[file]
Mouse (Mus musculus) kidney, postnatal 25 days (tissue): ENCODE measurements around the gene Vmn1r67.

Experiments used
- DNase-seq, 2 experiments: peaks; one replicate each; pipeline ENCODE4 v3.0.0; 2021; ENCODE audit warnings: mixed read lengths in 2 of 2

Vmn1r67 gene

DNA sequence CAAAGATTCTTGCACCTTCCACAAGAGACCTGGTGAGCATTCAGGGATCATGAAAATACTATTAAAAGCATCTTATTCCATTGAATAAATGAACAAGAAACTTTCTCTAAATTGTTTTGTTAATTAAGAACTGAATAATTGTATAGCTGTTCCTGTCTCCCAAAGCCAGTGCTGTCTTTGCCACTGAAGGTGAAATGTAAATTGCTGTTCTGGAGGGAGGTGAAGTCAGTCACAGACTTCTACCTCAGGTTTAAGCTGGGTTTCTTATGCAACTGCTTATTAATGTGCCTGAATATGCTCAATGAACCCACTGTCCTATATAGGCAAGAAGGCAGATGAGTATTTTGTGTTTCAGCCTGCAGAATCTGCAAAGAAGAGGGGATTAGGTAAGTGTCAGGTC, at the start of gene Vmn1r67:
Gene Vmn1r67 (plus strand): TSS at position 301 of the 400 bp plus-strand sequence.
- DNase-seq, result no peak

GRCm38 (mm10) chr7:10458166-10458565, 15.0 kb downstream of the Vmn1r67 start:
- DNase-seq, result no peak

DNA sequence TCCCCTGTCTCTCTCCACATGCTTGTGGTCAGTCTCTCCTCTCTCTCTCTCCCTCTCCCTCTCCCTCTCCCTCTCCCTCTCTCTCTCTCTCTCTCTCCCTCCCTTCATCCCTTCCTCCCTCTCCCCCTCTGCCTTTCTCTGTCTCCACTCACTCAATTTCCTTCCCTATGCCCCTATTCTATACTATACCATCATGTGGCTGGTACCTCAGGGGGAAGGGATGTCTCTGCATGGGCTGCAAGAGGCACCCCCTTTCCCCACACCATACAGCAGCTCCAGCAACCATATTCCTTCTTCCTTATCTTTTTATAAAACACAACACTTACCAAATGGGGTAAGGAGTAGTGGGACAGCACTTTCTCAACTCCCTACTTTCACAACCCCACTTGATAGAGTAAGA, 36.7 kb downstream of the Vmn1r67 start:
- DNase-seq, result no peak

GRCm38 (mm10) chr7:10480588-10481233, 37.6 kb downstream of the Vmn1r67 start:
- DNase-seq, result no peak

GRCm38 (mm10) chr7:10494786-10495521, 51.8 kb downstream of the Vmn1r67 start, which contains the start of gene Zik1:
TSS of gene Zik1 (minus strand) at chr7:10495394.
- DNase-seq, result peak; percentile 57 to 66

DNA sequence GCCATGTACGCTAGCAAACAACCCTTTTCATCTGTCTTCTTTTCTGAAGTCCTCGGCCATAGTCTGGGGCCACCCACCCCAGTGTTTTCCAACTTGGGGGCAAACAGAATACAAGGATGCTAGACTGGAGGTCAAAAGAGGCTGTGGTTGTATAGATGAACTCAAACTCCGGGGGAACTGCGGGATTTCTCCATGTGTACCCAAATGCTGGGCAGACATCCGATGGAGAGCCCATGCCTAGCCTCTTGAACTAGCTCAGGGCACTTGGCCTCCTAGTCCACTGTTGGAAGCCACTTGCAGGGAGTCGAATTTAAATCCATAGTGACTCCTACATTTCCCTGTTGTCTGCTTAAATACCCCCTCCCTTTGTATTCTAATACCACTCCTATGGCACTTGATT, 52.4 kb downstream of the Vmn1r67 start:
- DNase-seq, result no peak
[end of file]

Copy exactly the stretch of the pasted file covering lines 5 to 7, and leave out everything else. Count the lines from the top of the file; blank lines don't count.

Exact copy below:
DNA sequence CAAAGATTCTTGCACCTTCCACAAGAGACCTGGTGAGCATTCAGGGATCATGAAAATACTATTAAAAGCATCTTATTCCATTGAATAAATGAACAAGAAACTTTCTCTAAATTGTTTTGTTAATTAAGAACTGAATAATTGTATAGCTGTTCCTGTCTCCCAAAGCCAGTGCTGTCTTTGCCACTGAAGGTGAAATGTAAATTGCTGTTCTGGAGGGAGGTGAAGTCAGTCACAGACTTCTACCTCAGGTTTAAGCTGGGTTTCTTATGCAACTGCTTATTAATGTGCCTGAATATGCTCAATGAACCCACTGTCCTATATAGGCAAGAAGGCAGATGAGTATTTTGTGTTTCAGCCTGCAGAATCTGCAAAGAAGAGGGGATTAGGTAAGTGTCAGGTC, at the start of gene Vmn1r67:
Gene Vmn1r67 (plus strand): TSS at position 301 of the 400 bp plus-strand sequence.
- DNase-seq, result no peak